{
int m[MAXN+1][MAXK+1];                  /* DP table for values */
int d[MAXN+1][MAXK+1];                  /* DP table for dividers */
int p[MAXN+1];                          /* prefix sums array */
int cost;                               /* test split cost */
int i,j,x;                              /* counters */

p[0] = 0;                               /* construct prefix sums */
for (i=1; i<=n; i++) p[i]=p[i-1]+s[i];

for (i=1; i<=n; i++) m[i][3] = p[i];    /* initialize boundaries */
for (j=1; j<=k; j++) m[1][j] = s[1];

for (i=2; i<=n; i++)                    /* evaluate main recurrence */
for (j=2; j<=k; j++) {
m[i][j] = MAXINT;
for (x=1; x<=(i-1); x++) {
cost = max(m[x][j-1], p[i]-p[x]);
if (m[i][j] > cost) {
m[i][j] = cost;
d[i][j] = x;
}
}
}

reconstruct_partition(s,d,n,k);         /* print book partition */
}
``````

1. What values are being stored in the `m` and `d`?
2. What does 'cost' mean? Is it simply the total of the elements values within a partition? Or is there some additional more subtle meaning?
• BTW, even if you can't answer my questions I would appreciate comments on the quality of the source material. I'd like some confirmation that it's not just me that finds the explanation poor (It's made me feel fairly stoopid). – Benedict Cohen Oct 29 '11 at 23:13
• I don't think you will find many people here able to answer you question without giving a succinct explanation of the problem you need to solve. There are many variations of partitioning problems and pasting long tables of the algorithm being executed by hand doesn't halo make things clearer. – hugomg Oct 30 '11 at 0:25

Be aware that there's a small mistake in the explanation of the algorithm in the book, look in the errata for the text "(*) Page 297".

1. No, the items don't need to be sorted, only contiguous (that is, you can't rearrange them)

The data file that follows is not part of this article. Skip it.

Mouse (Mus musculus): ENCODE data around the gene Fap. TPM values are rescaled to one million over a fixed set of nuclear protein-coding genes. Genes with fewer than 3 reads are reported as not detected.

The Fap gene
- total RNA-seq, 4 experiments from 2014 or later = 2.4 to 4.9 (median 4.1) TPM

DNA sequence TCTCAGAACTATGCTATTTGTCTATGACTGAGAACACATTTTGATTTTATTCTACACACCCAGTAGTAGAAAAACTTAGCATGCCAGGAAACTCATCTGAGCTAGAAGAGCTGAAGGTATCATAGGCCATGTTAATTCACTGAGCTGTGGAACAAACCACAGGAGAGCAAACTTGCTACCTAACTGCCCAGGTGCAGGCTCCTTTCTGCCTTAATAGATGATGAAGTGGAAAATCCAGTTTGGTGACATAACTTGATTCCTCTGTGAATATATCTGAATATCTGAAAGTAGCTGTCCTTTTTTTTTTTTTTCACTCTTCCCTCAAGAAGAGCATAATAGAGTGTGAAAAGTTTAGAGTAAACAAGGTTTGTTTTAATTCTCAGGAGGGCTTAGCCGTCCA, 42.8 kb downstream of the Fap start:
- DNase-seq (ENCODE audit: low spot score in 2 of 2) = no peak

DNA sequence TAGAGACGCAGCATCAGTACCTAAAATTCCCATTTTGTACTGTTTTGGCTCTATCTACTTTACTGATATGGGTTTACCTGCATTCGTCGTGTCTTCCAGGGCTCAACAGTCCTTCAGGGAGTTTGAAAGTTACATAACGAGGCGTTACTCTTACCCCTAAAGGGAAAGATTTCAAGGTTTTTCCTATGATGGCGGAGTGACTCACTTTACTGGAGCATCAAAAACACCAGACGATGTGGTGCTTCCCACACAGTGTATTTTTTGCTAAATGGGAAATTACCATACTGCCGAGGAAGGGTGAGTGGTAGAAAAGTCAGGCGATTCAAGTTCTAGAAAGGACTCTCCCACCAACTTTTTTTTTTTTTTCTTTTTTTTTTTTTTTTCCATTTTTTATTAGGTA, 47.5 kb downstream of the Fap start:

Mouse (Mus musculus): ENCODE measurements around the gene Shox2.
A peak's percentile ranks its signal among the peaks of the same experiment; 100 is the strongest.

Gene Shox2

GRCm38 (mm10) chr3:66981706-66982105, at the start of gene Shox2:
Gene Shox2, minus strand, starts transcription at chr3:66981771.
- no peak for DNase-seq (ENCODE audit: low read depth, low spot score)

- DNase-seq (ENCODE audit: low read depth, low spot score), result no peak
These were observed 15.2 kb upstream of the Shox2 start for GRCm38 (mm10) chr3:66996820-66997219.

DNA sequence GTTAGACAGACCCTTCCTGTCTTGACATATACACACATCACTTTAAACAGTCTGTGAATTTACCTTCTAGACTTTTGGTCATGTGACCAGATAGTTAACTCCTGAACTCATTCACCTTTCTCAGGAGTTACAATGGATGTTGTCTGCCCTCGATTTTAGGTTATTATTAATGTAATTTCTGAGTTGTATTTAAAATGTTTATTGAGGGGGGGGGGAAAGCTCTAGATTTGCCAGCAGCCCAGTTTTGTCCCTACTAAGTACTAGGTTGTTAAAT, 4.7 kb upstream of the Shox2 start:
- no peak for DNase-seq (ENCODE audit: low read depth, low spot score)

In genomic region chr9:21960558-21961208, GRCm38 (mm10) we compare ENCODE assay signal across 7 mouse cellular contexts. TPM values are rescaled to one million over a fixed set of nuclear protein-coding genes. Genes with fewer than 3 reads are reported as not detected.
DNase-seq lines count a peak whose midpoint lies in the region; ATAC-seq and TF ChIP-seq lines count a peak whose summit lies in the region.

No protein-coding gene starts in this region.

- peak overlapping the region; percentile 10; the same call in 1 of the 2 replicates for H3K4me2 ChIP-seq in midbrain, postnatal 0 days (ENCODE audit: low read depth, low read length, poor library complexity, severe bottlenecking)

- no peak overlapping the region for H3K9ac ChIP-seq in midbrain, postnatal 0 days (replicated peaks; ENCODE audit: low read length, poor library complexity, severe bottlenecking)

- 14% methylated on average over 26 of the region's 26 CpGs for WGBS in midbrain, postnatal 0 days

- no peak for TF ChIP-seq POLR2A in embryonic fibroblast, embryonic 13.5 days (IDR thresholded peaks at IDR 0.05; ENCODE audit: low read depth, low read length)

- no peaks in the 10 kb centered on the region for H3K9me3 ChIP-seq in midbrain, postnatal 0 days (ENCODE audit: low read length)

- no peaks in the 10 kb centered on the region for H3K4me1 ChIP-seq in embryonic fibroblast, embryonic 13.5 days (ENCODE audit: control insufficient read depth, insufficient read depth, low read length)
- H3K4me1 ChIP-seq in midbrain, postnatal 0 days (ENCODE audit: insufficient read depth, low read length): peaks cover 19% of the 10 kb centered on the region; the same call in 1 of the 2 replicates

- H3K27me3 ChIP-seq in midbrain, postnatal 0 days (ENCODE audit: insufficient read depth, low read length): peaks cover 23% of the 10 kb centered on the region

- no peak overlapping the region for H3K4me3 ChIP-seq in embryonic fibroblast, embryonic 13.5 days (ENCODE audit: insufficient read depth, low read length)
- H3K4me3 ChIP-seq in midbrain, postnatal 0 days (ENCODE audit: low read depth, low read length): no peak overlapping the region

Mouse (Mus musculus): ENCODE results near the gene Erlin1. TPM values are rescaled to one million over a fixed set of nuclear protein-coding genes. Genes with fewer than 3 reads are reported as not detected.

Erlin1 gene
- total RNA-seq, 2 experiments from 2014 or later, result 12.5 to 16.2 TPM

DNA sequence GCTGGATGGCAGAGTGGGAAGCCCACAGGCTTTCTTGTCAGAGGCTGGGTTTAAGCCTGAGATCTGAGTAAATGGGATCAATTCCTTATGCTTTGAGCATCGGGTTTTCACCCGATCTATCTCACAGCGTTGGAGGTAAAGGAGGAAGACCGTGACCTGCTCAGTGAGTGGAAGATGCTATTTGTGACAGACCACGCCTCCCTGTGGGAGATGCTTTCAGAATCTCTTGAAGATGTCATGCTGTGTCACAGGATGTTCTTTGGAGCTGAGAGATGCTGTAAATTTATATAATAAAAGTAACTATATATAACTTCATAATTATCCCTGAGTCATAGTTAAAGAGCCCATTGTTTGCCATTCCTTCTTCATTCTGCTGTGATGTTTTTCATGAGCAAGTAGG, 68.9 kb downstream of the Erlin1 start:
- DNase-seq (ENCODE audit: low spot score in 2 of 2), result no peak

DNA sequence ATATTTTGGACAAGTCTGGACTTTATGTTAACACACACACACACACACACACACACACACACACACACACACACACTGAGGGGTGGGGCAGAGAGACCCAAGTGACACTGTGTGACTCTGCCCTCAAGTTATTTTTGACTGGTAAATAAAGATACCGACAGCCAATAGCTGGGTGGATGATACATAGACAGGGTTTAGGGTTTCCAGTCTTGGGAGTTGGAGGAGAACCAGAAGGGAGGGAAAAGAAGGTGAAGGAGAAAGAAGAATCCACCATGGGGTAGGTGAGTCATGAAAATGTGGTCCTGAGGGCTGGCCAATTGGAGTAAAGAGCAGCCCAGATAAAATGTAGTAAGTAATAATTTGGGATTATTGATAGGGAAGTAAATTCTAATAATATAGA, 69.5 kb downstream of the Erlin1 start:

2. I believe the easiest way to visualize the algorithm is by tracing by hand the `reconstruct_partition` procedure, using the rightmost table in figure 8.8 as a guide
3. In the book it states that m[i][j] is "the minimum possible cost over all partitionings of {s1, s2, ... , si}" into j ranges, where the cost of a partition is the larges sum of elements in one of its parts". In other words, it's the "smallest maximum of sums", if you pardon the abuse of terminology. On the other hand, d[i][j] stores the index position which was used to make a partition for a given pair i,j as defined before
4. For the meaning of "cost", see the previous answer

Edit:

Here's my implementation of the linear partitioning algorithm. It's based on Skiena's algorithm, but in a pythonic way; and it returns a list of the partitions.

``````from operator import itemgetter

def linear_partition(seq, k):
if k <= 0:
return []
n = len(seq) - 1
if k > n:
return map(lambda x: [x], seq)
table, solution = linear_partition_table(seq, k)
k, ans = k-2, []
while k >= 0:
ans = [[seq[i] for i in xrange(solution[n-1][k]+1, n+1)]] + ans
n, k = solution[n-1][k], k-1
return [[seq[i] for i in xrange(0, n+1)]] + ans

def linear_partition_table(seq, k):
n = len(seq)
table = [[0] * k for x in xrange(n)]
solution = [[0] * (k-1) for x in xrange(n-1)]
for i in xrange(n):
table[i][0] = seq[i] + (table[i-1][0] if i else 0)
for j in xrange(k):
table[0][j] = seq[0]
for i in xrange(1, n):
for j in xrange(1, k):
table[i][j], solution[i-1][j-1] = min(
((max(table[x][j-1], table[i][0]-table[x][0]), x) for x in xrange(i)),
key=itemgetter(0))
return (table, solution)
``````
• Thanks, that's help me reach a conclusion. <rant>Unfortunately my conclusion is that the code as it appears in the book is not only incredible unclear, it's also flat out wrong. The result of running the code with the input `1,1,1,1,1,1,1,1,1` is `1,1,1,1,1|1|1,1`, according to the text it should be `1,1,1|1,1,1|1,1,1`. There is a possibility that I've misinterpreted the output. If this is the case I blame it on the terrible writing and not for wanting of trying on my part. Given how many good reviews this book has received I'm surprised by this.</rant> – Benedict Cohen Oct 31 '11 at 16:59